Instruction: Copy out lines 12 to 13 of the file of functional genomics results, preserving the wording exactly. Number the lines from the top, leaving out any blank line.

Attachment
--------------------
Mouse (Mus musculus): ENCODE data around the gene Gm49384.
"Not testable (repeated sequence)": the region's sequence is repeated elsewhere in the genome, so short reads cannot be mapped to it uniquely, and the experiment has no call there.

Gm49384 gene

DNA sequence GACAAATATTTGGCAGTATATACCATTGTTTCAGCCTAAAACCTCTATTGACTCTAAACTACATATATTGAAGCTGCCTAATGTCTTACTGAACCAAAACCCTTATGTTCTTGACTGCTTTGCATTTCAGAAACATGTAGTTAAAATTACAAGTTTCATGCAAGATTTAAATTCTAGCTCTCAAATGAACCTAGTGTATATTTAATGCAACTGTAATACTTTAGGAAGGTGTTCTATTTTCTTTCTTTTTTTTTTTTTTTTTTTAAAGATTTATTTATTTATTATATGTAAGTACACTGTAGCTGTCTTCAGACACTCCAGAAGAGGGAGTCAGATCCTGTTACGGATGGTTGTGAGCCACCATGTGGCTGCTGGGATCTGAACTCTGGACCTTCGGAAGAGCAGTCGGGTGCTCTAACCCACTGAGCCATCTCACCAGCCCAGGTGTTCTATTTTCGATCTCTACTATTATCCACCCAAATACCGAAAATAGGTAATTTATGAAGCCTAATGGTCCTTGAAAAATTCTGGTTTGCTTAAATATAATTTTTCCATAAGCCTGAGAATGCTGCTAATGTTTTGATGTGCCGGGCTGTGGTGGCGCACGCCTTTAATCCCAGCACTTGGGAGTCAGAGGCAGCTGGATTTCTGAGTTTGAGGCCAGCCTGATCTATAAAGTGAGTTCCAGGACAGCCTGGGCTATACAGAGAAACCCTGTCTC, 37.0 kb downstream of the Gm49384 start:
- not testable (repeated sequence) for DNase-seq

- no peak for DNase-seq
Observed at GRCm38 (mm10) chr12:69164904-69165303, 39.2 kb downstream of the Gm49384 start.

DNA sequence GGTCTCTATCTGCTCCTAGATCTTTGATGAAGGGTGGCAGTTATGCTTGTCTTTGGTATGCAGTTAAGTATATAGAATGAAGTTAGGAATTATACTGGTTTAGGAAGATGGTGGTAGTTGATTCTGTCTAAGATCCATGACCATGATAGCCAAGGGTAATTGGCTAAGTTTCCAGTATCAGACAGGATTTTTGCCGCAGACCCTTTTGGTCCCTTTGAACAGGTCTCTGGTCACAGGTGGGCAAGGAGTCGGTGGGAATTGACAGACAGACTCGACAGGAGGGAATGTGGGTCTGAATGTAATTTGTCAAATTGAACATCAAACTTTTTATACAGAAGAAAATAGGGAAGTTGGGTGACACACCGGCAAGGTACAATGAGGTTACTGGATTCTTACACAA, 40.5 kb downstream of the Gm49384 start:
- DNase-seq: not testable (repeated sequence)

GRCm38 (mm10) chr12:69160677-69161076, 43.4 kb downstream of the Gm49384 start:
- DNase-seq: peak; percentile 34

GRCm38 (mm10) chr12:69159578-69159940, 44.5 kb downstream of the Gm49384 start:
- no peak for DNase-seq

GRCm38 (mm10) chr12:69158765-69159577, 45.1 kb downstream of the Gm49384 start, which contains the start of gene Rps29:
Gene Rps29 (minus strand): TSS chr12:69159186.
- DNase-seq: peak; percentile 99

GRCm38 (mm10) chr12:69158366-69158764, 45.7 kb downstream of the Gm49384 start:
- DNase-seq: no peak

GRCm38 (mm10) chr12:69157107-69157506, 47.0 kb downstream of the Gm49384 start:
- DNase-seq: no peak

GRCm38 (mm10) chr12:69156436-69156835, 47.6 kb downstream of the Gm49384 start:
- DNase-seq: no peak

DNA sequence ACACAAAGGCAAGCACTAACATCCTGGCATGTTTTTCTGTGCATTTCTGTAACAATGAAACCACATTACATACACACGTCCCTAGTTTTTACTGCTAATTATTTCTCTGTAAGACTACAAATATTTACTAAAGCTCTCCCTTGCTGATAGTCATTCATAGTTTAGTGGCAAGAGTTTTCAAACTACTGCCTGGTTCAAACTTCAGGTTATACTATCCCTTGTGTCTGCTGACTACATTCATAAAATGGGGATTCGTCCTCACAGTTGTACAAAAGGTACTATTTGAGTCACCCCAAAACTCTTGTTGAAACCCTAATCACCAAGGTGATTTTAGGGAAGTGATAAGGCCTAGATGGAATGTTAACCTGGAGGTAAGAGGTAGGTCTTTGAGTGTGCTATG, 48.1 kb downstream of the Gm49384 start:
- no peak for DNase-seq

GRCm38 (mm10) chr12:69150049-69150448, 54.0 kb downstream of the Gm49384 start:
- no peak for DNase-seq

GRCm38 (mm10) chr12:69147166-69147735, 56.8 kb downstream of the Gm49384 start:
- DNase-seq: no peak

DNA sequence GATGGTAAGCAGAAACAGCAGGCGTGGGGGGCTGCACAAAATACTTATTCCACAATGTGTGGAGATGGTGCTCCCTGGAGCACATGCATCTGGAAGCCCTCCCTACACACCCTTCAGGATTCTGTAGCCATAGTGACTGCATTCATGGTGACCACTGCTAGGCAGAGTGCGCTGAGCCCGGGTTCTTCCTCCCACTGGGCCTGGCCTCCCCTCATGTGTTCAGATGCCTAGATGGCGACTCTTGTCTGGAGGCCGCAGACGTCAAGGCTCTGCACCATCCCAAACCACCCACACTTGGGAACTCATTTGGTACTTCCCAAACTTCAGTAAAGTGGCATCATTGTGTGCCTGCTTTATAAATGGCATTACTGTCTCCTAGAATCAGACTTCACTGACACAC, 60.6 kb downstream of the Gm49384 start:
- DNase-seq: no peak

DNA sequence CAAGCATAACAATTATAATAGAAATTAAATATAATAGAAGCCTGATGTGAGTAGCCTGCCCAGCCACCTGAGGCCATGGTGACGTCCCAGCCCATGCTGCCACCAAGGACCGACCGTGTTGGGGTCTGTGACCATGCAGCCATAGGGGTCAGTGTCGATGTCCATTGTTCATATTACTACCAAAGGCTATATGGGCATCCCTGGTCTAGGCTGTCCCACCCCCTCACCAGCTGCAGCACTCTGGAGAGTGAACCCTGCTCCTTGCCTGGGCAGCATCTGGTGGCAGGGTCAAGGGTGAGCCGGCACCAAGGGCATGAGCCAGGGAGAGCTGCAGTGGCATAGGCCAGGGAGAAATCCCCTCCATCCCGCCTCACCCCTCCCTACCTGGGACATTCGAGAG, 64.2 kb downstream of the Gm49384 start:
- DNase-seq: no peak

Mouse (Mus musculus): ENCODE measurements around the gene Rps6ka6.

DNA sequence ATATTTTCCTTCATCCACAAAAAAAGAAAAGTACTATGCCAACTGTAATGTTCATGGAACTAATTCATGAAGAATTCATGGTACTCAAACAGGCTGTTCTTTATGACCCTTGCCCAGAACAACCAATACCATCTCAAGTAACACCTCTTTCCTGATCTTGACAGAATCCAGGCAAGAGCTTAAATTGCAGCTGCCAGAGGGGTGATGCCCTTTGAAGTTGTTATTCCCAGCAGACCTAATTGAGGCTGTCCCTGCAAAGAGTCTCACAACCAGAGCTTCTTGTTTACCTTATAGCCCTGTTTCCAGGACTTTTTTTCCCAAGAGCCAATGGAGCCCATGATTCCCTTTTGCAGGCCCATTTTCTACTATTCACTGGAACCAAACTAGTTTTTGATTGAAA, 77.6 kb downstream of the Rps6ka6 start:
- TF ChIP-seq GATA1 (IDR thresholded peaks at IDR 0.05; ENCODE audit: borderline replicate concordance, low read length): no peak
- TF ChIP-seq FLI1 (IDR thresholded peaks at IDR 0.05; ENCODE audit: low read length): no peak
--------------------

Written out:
GRCm38 (mm10) chr12:69159578-69159940, 44.5 kb downstream of the Gm49384 start:
- no peak for DNase-seq